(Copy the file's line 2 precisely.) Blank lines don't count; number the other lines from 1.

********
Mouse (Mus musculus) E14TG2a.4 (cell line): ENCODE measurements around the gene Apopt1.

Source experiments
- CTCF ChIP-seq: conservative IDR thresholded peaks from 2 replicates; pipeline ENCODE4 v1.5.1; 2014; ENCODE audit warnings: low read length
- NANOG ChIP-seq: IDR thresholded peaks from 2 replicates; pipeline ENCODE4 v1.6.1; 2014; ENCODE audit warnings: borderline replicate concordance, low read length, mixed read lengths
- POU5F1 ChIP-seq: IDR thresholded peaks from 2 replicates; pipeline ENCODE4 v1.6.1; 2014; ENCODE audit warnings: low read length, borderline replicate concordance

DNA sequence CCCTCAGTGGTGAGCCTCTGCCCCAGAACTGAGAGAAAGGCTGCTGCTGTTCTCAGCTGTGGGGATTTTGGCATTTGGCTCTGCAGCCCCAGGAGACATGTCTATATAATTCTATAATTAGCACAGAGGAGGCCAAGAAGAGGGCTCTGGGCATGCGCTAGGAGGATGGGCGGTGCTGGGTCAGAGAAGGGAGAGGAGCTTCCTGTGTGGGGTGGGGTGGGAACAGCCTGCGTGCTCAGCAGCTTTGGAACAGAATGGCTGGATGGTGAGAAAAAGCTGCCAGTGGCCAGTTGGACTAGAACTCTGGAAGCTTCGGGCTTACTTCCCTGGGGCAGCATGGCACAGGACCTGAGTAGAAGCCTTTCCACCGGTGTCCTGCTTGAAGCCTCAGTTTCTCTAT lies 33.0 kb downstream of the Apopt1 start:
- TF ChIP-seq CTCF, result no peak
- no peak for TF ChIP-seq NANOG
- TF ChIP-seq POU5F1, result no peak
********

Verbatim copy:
Source experiments